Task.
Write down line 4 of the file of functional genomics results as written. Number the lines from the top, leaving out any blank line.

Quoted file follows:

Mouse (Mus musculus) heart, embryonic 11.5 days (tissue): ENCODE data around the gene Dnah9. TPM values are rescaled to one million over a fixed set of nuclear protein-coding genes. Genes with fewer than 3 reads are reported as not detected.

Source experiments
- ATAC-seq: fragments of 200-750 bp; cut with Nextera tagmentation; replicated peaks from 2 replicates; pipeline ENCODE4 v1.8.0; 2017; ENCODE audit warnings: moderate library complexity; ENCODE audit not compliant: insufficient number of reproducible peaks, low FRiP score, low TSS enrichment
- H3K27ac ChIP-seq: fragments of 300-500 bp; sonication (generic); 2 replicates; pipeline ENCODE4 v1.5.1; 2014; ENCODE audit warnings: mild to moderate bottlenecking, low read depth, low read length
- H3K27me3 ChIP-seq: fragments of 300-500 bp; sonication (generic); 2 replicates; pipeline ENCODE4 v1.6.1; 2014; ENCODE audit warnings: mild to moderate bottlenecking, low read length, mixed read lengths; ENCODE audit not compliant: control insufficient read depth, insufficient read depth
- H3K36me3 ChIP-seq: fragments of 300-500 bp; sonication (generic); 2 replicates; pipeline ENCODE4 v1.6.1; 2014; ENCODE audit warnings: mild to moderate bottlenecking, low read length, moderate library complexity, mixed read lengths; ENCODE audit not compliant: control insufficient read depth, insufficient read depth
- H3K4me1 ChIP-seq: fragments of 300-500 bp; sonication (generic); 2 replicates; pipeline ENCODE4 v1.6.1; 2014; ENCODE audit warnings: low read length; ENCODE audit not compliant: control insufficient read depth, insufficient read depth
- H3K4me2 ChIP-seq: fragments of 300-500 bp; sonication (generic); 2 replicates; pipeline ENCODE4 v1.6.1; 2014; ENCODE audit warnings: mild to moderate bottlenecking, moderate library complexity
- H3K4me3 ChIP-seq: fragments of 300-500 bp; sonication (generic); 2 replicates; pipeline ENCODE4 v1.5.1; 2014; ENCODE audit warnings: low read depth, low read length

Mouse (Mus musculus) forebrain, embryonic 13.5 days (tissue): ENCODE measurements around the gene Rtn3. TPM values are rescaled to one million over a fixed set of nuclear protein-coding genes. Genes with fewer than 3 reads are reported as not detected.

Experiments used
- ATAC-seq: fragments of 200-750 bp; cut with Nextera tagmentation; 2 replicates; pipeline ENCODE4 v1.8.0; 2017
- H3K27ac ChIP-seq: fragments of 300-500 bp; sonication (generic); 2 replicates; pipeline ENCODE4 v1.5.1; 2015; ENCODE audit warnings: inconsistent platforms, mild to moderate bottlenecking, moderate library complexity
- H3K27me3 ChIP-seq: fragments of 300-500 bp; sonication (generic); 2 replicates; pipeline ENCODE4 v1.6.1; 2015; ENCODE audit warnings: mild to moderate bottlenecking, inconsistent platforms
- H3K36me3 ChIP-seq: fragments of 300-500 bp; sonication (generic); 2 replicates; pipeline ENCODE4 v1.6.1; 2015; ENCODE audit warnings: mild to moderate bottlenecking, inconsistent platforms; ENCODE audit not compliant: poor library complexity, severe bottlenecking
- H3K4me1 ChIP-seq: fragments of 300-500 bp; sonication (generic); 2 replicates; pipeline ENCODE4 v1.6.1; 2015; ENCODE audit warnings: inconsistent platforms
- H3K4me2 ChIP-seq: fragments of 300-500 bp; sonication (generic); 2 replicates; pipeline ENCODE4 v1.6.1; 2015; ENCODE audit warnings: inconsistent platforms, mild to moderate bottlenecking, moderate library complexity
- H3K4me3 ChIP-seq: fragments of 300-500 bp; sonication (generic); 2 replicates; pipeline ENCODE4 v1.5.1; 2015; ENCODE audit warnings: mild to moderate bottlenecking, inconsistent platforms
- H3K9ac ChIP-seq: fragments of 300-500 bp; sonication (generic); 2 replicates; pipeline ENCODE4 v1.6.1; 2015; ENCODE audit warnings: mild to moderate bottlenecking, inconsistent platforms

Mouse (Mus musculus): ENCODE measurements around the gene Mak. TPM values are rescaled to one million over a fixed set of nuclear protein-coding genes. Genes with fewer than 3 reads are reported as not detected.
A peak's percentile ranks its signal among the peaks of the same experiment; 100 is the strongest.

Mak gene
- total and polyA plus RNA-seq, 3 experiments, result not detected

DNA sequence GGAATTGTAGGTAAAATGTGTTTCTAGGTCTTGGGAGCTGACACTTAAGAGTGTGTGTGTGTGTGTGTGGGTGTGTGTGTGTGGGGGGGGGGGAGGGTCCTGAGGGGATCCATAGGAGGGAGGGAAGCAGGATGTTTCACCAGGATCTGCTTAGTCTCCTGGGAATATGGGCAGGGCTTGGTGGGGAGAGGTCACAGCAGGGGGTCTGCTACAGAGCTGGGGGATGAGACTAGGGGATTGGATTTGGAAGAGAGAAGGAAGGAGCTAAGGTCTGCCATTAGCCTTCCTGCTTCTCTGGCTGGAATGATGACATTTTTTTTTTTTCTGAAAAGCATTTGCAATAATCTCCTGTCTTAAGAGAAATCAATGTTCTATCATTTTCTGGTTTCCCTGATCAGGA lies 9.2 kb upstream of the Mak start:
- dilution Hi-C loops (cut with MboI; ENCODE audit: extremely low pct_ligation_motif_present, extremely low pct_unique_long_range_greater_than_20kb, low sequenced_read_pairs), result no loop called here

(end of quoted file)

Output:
- H3K27ac ChIP-seq: fragments of 300-500 bp; sonication (generic); 2 replicates; pipeline ENCODE4 v1.5.1; 2014; ENCODE audit warnings: mild to moderate bottlenecking, low read depth, low read length